The Legend-News

Monday, 2002 September 16 : Volume 5, Number 19

What We Got Here in this edition of The Legend-News.

Whatever Happened To C.W. McCall?
Speculative fiction.

The title of this article isn't referring to Bill Fries: we know what he's doing these days, retired in Ouray, Colorado, where he served as mayor from 1986 to 1992, and operated the multimedia show "C.W. McCall's San Juan Odyssey" for twenty years. No, the "C.W. McCall" of the title is the character of C.W. McCall, as he appeared in the original television commercials for Old Home Bread.

In those commercials, C.W. was portrayed by Jim Finlayson of Dallas, Texas; Jim died several years ago. C.W.'s girl Mavis was actor Jeannie Capps, but we're not certain what became of her. Oddly enough, the only hits that we've been able to find in a web search for Jeannie have been pages on C.W. McCall: An American Legend. (Our new motto: "bringing recognition to the previously unknown".) We do know that Jim and Jeannie were married, but not to each other.

But what became of the characters of C.W. and Mavis? When the commercials ended, they were engaged to be married; we saw C.W. buy a ring at the F.E. Miller Store, across the street from the Old Home Café, but we never saw a wedding. Did they marry? We hope so; we're suckers for romance. Did they have any children? Are they still living in Iowa? And C.W.'s dad, B.Q. (played by Pisgah, Iowa resident Leo Alton): is he still alive? Leo Alton is, the last that we heard.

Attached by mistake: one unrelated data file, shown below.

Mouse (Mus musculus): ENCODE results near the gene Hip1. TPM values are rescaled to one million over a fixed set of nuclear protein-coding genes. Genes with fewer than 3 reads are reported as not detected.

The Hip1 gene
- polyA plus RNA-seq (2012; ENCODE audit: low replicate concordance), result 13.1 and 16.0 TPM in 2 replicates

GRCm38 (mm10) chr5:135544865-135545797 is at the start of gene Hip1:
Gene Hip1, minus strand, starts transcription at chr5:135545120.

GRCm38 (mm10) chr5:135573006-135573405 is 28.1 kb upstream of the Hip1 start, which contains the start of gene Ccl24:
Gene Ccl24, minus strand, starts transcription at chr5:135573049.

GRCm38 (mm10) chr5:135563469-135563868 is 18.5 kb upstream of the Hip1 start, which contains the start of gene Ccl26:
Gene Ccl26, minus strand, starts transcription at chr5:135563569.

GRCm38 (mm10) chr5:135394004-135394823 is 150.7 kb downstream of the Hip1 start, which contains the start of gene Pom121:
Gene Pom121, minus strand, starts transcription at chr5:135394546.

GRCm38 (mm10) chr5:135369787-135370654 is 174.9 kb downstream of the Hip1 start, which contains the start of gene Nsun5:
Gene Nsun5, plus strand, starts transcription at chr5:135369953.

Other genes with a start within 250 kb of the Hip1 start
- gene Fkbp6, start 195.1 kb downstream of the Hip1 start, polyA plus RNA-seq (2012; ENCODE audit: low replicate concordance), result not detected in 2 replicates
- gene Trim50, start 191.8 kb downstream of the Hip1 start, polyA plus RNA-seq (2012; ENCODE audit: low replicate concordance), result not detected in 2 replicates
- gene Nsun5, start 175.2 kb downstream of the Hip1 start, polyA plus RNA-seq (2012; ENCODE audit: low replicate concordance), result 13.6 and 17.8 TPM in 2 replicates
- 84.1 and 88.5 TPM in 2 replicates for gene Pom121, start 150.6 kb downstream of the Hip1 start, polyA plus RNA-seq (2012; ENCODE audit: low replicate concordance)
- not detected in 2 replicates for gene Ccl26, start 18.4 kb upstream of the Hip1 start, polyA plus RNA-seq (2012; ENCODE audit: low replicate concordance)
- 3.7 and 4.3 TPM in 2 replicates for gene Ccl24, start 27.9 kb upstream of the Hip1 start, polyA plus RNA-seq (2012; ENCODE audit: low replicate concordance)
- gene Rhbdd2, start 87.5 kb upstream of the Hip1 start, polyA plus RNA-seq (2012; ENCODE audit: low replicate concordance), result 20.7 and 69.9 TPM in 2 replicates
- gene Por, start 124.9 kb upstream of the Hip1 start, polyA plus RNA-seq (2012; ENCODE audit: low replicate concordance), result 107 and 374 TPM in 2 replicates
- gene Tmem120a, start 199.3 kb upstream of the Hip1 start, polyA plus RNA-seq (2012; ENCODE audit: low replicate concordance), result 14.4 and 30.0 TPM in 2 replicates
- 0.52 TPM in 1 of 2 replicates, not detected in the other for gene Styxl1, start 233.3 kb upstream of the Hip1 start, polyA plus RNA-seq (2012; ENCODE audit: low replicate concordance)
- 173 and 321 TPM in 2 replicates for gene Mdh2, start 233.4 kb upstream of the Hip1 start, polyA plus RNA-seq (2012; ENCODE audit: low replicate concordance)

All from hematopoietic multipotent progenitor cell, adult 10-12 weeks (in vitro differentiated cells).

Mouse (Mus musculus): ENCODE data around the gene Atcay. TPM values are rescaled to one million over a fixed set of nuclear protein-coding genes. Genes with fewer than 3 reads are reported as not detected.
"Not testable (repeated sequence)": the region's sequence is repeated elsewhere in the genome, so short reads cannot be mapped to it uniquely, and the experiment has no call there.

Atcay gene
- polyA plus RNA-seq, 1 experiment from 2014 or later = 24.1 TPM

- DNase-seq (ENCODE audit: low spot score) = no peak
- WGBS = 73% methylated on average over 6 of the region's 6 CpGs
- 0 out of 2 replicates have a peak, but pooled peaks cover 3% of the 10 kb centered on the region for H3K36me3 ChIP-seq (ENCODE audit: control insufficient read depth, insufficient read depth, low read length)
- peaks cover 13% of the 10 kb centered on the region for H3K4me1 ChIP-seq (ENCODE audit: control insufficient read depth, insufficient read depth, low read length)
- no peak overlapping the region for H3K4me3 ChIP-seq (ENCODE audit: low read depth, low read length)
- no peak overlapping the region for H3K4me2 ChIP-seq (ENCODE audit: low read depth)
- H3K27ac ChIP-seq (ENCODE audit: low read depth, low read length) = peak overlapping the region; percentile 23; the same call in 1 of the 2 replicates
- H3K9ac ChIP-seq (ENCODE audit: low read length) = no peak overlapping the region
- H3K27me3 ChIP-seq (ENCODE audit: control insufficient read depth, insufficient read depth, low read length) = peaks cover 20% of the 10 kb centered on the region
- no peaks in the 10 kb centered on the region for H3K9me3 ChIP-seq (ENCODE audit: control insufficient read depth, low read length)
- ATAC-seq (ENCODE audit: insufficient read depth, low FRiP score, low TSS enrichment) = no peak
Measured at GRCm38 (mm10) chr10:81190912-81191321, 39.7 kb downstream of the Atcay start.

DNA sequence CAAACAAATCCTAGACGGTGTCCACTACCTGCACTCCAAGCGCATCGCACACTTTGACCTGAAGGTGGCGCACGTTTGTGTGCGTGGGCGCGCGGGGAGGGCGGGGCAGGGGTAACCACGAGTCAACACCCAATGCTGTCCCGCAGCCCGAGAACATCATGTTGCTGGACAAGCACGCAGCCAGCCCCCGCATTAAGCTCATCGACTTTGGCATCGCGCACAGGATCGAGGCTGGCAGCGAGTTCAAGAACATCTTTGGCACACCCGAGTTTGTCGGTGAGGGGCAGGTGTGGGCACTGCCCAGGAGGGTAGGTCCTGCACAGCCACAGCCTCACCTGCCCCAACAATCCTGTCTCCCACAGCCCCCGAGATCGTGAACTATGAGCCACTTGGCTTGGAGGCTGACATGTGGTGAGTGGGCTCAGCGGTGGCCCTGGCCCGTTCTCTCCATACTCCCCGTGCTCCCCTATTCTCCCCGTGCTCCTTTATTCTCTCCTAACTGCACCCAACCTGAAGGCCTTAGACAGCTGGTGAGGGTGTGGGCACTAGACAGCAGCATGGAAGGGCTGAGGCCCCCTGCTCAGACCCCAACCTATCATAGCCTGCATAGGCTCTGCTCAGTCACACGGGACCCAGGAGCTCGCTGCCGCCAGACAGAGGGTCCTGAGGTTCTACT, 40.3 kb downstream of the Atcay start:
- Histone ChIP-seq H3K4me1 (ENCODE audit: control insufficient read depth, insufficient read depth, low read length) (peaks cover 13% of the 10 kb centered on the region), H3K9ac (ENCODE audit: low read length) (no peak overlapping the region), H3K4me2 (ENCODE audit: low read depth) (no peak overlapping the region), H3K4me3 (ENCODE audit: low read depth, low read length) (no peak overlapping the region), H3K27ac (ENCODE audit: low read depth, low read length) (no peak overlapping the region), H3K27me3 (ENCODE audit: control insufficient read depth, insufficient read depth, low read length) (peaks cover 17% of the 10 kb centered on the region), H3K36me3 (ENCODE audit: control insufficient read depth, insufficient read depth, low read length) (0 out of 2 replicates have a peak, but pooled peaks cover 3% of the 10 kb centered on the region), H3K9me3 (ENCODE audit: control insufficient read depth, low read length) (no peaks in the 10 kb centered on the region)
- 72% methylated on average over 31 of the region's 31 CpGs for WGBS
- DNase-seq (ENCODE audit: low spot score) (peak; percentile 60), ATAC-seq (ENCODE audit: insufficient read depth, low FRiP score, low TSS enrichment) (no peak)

The original Old Home Café in Pisgah is closed now, and there was a For Sale sign in the front window when we last visited on June 8 of this year.

Pisgah, noon, on the eighth of June
Was a for sale sign on the door.
The Old Home place was locked up tight
And dust was a-dancin' the floor

A couple of blocks to the southwest, the Loess Hills Visitor Center was under construction. Directly south across the street was the new Community Bank branch. Pisgah may seem to be dying, but it's not dead yet. There's life to be found there if you know where to look.

If C.W. and Mavis are still in the area, then they're not hanging out at the Café. We're guessing that they've retired (their ages should be around 65 years). Maybe C.W.'s rocking a chair on his front porch, watching the occasional tourist drive past in search of the past. Maybe Mavis is working with the local Chamber of Commerce, planning a campaign to attract new business to Pisgah.